Reinsurance is such a standard workaround for the local insurance requirement that the lessor’s lawyer and insurance person may forget for a moment (or more) that (1) the reinsurance policy is a contract between two parties (the local insurance company and the reinsurers) wholly unrelated to the lessor and lessee and not under the control of either, (2) the reinsurance policy is very likely governed by the law of the jurisdiction of the local insurance company, and (3) the loss payee under the reinsurance policy is (forgetting about “cut-throughs” and assignments for a minute) the insured under the reinsurance policy (that is, the local insurance company is the loss payee, not the lessor or the lessee).

I can hear some of you now saying “wait a minute, Brad, what about the cut-through clause in the reinsurance certificate delivered to the lessor by the reinsurer or its broker; doesn’t that clause require the reinsurers to pay the lessor directly (and the not the local insurance company)?”

Well, there are a few problems with cut-through clauses:

1. Cut-through clauses are very often illegal/unenforceable in the countries of the local insurers (e.g., Colombia). I have heard various explanations of why this is the case but the general consensus is that cut-through clauses evade the local insurance requirement and in effect make the reinsurer a de facto (unlicensed) insurer in the local insurer’s jurisdiction. Regardless of the rationale, when a reinsurance certificate is being provided to a lessor one of the first questions the lessor’s lawyer should have for local counsel is “are cut-throughs enforceable in your country?”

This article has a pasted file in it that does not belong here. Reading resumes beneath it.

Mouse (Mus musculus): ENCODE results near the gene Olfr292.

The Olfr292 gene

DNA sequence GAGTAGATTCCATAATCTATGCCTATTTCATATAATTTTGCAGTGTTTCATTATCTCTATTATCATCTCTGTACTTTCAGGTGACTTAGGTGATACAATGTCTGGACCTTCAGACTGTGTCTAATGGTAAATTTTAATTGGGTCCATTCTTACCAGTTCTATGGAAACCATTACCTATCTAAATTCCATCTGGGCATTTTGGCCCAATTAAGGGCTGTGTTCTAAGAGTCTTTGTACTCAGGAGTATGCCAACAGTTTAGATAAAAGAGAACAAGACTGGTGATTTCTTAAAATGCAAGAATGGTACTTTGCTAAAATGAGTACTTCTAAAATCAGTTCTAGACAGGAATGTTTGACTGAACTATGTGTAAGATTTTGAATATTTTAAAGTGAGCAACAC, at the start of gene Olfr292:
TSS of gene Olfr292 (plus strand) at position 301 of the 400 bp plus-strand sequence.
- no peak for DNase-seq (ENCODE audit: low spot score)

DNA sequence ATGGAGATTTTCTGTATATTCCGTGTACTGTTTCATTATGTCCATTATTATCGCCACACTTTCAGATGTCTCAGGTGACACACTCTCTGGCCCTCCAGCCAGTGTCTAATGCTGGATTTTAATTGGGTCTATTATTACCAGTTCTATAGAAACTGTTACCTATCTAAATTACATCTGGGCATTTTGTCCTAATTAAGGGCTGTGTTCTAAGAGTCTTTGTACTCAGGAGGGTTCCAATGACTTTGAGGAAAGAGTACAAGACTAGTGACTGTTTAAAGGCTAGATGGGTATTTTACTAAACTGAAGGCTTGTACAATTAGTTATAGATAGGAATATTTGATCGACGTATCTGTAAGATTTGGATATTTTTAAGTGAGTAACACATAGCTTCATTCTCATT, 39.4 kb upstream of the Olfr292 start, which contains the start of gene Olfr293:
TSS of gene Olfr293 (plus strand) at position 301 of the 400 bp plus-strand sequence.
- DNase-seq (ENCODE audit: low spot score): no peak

And in this context, keep in mind almost all cut-through clauses have a sentence similar to the following: “It is a condition that the provisions of this clause will not operate in contravention of the laws, statutes or decrees of the country of domicile of the Reinsured.”

2. A cut-through clause is just an endorsement to a reinsurance policy between the reinsurers and the local insurer. In ordinary course there is nothing in the reinsurance certificate that prohibits the removal of the endorsement during the policy (the 30-day notice period in AVN67 very arguably does not apply to any cut-through clause) or the failure to include the cut-through at renewal. Yes, such removal or failure would trigger an event of default under the lease agreement between the lessor and lessee, but the lessor would have no recourse against the insurer or reinsurer.

3. Under English law a cut-through clause will not have a the same legal effect as a perfected assignment of reinsurance proceeds (from the local insurer to the lessor), and will likely fail if challenged by a receiver or liquidator (or similar) of the local insurance company.

Ok, then what is the best way to give the lessor a direct, enforceable right to the reinsurance proceeds? I’ll address issue that in Part 2 of this post.